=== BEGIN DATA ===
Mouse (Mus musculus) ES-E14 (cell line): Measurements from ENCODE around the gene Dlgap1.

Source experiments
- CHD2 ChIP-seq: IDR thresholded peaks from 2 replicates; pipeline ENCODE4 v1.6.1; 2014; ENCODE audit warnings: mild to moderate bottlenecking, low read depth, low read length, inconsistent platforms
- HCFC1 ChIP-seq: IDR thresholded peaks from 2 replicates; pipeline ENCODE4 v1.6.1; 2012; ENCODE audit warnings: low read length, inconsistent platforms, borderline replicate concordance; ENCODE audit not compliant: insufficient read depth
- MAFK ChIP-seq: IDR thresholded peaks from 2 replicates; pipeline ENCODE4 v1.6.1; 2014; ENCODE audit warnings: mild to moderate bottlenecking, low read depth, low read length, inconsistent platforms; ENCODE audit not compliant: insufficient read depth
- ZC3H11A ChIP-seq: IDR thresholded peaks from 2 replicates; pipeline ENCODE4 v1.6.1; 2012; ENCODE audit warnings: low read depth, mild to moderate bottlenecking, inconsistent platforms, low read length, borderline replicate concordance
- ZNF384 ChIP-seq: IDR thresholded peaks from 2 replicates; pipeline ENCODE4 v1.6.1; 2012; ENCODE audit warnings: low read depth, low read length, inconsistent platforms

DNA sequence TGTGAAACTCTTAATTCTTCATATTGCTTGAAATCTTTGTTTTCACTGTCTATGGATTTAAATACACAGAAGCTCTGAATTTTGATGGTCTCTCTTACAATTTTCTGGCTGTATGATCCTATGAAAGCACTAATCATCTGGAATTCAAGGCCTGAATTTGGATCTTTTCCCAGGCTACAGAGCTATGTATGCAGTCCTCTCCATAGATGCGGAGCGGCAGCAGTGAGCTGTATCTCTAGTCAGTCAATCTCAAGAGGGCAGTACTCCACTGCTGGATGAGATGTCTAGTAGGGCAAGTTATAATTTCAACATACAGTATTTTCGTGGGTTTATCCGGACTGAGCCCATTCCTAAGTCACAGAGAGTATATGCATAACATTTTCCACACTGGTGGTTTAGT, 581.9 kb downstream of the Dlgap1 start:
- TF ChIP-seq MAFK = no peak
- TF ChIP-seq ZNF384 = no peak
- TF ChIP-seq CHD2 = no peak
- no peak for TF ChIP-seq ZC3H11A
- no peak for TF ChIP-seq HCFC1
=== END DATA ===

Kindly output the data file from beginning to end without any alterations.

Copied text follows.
Mouse (Mus musculus) ES-E14 (cell line): Measurements from ENCODE around the gene Dlgap1.

Source experiments
- CHD2 ChIP-seq: IDR thresholded peaks from 2 replicates; pipeline ENCODE4 v1.6.1; 2014; ENCODE audit warnings: mild to moderate bottlenecking, low read depth, low read length, inconsistent platforms
- HCFC1 ChIP-seq: IDR thresholded peaks from 2 replicates; pipeline ENCODE4 v1.6.1; 2012; ENCODE audit warnings: low read length, inconsistent platforms, borderline replicate concordance; ENCODE audit not compliant: insufficient read depth
- MAFK ChIP-seq: IDR thresholded peaks from 2 replicates; pipeline ENCODE4 v1.6.1; 2014; ENCODE audit warnings: mild to moderate bottlenecking, low read depth, low read length, inconsistent platforms; ENCODE audit not compliant: insufficient read depth
- ZC3H11A ChIP-seq: IDR thresholded peaks from 2 replicates; pipeline ENCODE4 v1.6.1; 2012; ENCODE audit warnings: low read depth, mild to moderate bottlenecking, inconsistent platforms, low read length, borderline replicate concordance
- ZNF384 ChIP-seq: IDR thresholded peaks from 2 replicates; pipeline ENCODE4 v1.6.1; 2012; ENCODE audit warnings: low read depth, low read length, inconsistent platforms

DNA sequence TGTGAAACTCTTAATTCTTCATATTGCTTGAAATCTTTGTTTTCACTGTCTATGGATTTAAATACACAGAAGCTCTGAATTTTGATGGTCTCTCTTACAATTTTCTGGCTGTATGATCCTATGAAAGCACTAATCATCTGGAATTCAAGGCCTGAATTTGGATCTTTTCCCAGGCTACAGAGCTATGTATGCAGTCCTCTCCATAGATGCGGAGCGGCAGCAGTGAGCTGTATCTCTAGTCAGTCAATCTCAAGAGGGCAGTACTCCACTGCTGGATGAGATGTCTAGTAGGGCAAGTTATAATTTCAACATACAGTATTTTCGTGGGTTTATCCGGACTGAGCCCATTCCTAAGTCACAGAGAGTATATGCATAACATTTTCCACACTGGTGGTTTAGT, 581.9 kb downstream of the Dlgap1 start:
- TF ChIP-seq MAFK = no peak
- TF ChIP-seq ZNF384 = no peak
- TF ChIP-seq CHD2 = no peak
- no peak for TF ChIP-seq ZC3H11A
- no peak for TF ChIP-seq HCFC1